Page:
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RE: [LandCafe] HG in North American Review July, 1887

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  • Edward Dodson
    Harry Pollard wrote: I call them countervailing privileges. When the condition of people is getting low, the way to keep them quiet is to give them a privilege
    Message 1 of 5 , Apr 1, 2009
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      Harry Pollard wrote:

      I call them countervailing privileges.

      When the condition of people is getting low, the way to keep them quiet is
      to give them a privilege - such as food stamps, or some other welfare
      privilege.

      Pretty quickly, the people, along with the 'reformers', have concentrated
      their attention on the countervailing privileges and the serious privileges
      that are harming them are forgotten.

      Ed Dodson here:
      I know, Harry, you do not accept the argument that we, as members of the
      same species possess certain rights, the respect of which is a moral
      obligation on our part. Is that not your position? At the same time, IF we
      come together voluntarily in association (i.e., if the state is the creation
      of individuals), then the responsibility of government is to act consistent
      with the moral obligations of the individual. That, by definition, I argue
      is just law.

      Well, we know by the fact that monopolies are permitted to take hold in
      societies that the law embraces privilege at the expense of true liberty
      (defined by Mortimer Adler as "freedom constrained by justice"). Either just
      law is not enforced, or unjust law is enforced, the result of which is a
      redistribution of wealth and income from those who produce goods and provide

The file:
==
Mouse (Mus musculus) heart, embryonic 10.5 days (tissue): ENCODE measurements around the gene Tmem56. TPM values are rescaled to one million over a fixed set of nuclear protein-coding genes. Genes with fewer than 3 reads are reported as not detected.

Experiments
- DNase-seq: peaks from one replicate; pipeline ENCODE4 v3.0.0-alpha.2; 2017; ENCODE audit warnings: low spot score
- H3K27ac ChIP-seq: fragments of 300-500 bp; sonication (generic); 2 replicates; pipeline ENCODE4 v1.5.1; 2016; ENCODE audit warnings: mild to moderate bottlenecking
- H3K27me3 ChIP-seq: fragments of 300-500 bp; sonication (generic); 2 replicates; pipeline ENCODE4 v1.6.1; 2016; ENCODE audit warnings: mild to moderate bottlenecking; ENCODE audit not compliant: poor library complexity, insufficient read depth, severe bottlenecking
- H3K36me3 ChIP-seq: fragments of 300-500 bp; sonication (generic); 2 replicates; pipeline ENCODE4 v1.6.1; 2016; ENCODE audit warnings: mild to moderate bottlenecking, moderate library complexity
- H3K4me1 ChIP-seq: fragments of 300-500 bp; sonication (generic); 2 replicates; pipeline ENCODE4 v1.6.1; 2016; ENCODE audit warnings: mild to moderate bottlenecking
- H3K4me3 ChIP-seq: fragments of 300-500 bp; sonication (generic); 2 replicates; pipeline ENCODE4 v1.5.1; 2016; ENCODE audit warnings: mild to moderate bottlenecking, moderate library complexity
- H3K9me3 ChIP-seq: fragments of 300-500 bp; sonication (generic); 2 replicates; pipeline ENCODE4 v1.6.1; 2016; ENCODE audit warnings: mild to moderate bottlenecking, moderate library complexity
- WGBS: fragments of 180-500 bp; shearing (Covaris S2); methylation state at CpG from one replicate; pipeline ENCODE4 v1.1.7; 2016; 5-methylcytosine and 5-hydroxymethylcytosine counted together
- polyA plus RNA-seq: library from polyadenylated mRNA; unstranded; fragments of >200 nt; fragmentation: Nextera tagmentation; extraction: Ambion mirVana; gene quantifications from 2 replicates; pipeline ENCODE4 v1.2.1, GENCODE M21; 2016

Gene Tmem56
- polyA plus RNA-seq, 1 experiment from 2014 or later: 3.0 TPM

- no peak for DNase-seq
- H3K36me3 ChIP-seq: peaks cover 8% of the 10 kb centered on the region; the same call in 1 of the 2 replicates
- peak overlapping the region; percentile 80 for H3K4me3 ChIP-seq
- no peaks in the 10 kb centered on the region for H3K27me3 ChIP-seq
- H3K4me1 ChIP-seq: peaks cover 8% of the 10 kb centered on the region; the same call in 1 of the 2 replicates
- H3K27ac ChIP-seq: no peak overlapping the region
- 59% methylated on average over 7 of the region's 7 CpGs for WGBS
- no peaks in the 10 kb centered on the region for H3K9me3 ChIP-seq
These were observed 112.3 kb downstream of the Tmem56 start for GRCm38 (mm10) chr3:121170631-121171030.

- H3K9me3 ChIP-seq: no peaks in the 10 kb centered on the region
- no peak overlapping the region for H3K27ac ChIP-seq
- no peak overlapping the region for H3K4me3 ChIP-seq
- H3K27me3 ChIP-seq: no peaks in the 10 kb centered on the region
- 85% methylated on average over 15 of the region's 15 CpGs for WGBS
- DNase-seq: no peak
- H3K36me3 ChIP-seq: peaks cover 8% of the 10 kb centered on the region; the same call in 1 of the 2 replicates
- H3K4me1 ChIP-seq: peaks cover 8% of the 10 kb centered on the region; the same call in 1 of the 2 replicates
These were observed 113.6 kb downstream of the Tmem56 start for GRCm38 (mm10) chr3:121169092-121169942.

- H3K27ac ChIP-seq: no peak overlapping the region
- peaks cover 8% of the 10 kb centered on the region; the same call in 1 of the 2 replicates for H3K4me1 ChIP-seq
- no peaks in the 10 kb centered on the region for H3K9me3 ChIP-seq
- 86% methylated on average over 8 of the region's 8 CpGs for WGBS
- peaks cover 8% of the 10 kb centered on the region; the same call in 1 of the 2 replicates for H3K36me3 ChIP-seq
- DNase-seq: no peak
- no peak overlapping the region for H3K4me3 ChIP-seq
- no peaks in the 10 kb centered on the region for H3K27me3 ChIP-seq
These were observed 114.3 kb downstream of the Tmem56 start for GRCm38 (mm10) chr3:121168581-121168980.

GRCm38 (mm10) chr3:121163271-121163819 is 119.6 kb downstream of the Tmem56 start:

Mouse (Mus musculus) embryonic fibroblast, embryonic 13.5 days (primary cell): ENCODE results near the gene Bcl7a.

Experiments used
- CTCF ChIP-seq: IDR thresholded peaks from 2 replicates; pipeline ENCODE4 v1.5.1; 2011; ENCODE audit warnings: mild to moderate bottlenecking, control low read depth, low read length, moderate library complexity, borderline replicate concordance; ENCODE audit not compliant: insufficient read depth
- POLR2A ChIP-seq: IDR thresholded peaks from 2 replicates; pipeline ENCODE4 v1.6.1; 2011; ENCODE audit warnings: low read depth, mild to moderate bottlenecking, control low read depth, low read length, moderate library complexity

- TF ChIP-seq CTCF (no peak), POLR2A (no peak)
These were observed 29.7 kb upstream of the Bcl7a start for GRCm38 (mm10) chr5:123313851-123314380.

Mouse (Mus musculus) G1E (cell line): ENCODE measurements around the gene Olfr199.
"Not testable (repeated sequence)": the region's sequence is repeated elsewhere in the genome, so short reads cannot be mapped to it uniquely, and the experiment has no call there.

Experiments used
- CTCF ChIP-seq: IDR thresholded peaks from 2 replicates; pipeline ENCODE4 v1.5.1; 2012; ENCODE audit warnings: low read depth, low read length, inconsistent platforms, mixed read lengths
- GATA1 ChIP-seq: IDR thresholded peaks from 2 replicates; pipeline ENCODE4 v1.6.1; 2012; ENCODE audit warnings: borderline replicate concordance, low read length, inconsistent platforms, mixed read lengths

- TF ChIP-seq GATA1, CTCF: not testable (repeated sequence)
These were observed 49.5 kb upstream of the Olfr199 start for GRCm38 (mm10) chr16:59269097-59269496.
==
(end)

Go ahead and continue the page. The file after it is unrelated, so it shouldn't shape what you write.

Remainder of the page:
services to those who are allowed to claim rent (or confiscate even more
      income than actual rent, in the form of monopoly-rents arising from hoarding
      and other means of controlling supply).

      Thus, to the extent government enacts countervailing measures to return
      privately confiscated income to the victims, the result is in the direction
      of justice. The beneficiaries are not enjoying privilege but a modest degree
      of justice and a modest improvement in the extent to which their liberty is
      protected.

      One problem is that the sources of revenue with which government
      accomplishes its countervailing measures takes not only rent-derived income
      from some members of society but earned income from many others. In short,
      the remedy imposes harm on those who are innocent parties. There is
      collateral damage, a condition that permeates all such remedies except those
      we (as admirers of Henry George's remedies) embrace.
    • Harry Pollard
      As always, Ed, a thoughtful post! I’ll reply between asterisks below. Harry ****************************** Henry George School of Los Angeles Box 655
      Message 2 of 5 , Apr 1, 2009
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        As always, Ed, a thoughtful post!

        I’ll reply between asterisks below.

        Harry

        ******************************
        Henry George School of Los Angeles
        Box 655 Tujunga CA 91043
        Tel: 818 352-4141
        ******************************

        From: LandCafe@yahoogroups.com [mailto:LandCafe@yahoogroups.com] On
        Behalf Of Edward Dodson
        Sent: Wednesday, April 01, 2009 6:20 AM
        To: LandCafe@yahoogroups.com
        Subject: RE: [LandCafe] HG in North American Review July, 1887

        Harry Pollard wrote:

        I call them countervailing privileges.

        When the condition of people is getting low, the way to keep them
        quiet is to give them a privilege - such as food stamps, or some other
        welfare privilege.

        Pretty quickly, the people, along with the 'reformers', have
        concentrated their attention on the countervailing privileges and the
        serious privileges that are harming them are forgotten.

        Ed Dodson here:

        I know, Harry, you do not accept the argument that we, as members of